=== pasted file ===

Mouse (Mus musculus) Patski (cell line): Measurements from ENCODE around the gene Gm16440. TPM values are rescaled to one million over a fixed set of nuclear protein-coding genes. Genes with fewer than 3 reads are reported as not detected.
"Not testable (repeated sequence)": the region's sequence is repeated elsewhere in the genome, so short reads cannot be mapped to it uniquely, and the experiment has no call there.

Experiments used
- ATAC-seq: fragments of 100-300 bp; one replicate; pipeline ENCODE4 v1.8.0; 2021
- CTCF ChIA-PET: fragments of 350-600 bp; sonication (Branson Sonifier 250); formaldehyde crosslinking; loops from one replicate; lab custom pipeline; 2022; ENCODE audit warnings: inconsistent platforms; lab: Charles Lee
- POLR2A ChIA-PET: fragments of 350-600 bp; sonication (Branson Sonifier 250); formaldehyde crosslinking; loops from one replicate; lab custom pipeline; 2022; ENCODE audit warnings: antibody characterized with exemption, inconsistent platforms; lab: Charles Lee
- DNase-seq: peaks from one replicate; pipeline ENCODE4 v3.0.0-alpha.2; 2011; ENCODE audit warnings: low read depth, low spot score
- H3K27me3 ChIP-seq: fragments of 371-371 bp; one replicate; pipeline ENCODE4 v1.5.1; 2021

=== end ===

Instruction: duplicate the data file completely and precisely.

Mouse (Mus musculus) Patski (cell line): Measurements from ENCODE around the gene Gm16440. TPM values are rescaled to one million over a fixed set of nuclear protein-coding genes. Genes with fewer than 3 reads are reported as not detected.
"Not testable (repeated sequence)": the region's sequence is repeated elsewhere in the genome, so short reads cannot be mapped to it uniquely, and the experiment has no call there.

Experiments used
- ATAC-seq: fragments of 100-300 bp; one replicate; pipeline ENCODE4 v1.8.0; 2021
- CTCF ChIA-PET: fragments of 350-600 bp; sonication (Branson Sonifier 250); formaldehyde crosslinking; loops from one replicate; lab custom pipeline; 2022; ENCODE audit warnings: inconsistent platforms; lab: Charles Lee
- POLR2A ChIA-PET: fragments of 350-600 bp; sonication (Branson Sonifier 250); formaldehyde crosslinking; loops from one replicate; lab custom pipeline; 2022; ENCODE audit warnings: antibody characterized with exemption, inconsistent platforms; lab: Charles Lee
- DNase-seq: peaks from one replicate; pipeline ENCODE4 v3.0.0-alpha.2; 2011; ENCODE audit warnings: low read depth, low spot score
- H3K27me3 ChIP-seq: fragments of 371-371 bp; one replicate; pipeline ENCODE4 v1.5.1; 2021